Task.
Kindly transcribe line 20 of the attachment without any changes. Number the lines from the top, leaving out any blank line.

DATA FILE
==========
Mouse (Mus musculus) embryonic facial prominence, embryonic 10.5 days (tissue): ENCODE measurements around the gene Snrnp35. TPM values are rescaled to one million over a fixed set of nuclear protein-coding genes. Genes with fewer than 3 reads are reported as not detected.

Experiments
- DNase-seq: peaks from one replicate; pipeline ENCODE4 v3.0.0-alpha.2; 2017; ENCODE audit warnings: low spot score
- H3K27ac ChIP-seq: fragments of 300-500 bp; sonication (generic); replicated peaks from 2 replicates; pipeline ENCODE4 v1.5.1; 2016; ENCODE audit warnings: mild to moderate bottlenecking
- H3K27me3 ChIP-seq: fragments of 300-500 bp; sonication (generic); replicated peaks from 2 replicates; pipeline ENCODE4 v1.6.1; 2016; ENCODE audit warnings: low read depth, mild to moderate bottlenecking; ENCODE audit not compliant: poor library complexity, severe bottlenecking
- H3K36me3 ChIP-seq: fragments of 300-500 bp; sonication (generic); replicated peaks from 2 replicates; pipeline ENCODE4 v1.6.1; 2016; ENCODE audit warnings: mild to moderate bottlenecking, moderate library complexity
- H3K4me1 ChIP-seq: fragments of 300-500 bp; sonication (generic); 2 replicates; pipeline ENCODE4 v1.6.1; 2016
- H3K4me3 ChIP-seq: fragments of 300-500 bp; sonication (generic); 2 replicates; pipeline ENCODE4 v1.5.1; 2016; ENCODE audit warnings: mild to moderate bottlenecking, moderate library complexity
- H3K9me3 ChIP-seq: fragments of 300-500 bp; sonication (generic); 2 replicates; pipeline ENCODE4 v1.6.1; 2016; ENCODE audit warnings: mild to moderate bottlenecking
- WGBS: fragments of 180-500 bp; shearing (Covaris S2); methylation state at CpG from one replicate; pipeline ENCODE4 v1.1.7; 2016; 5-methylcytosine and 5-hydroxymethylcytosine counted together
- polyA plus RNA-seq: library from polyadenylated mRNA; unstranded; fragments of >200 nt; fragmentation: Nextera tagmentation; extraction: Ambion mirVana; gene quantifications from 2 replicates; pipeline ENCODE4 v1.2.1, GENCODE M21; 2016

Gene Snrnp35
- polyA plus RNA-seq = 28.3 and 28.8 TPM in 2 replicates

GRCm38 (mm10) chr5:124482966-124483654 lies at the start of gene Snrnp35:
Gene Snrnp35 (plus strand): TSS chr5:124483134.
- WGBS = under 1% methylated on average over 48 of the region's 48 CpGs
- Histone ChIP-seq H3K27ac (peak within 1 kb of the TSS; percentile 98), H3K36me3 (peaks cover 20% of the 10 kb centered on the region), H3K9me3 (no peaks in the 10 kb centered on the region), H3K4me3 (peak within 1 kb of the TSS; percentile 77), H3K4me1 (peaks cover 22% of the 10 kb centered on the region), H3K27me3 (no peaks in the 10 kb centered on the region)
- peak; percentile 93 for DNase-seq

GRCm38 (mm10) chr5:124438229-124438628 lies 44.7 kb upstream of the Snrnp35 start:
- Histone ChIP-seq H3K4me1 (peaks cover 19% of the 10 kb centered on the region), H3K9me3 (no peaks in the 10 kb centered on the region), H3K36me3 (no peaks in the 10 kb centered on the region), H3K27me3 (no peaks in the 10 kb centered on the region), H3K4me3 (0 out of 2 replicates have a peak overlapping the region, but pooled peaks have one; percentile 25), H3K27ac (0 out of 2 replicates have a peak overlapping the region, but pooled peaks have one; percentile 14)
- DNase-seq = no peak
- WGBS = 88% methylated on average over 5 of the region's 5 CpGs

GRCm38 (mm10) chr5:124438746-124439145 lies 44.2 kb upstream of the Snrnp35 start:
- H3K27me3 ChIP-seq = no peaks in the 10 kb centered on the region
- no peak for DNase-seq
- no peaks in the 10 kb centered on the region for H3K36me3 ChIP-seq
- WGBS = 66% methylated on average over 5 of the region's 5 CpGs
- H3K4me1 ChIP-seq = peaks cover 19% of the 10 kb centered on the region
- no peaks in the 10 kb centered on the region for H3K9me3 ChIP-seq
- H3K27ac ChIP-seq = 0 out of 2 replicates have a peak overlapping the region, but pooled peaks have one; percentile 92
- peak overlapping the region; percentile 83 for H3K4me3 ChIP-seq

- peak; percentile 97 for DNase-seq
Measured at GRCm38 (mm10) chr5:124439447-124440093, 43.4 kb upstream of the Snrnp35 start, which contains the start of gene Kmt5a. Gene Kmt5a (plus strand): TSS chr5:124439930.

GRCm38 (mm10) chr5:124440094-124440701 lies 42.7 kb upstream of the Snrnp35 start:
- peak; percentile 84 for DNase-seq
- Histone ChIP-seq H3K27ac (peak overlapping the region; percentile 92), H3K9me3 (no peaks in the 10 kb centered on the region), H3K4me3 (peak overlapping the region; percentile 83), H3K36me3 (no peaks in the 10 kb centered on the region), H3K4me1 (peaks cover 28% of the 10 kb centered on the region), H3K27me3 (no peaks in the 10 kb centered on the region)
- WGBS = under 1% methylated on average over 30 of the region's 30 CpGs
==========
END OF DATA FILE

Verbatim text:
- Histone ChIP-seq H3K4me1 (peaks cover 19% of the 10 kb centered on the region), H3K9me3 (no peaks in the 10 kb centered on the region), H3K36me3 (no peaks in the 10 kb centered on the region), H3K27me3 (no peaks in the 10 kb centered on the region), H3K4me3 (0 out of 2 replicates have a peak overlapping the region, but pooled peaks have one; percentile 25), H3K27ac (0 out of 2 replicates have a peak overlapping the region, but pooled peaks have one; percentile 14)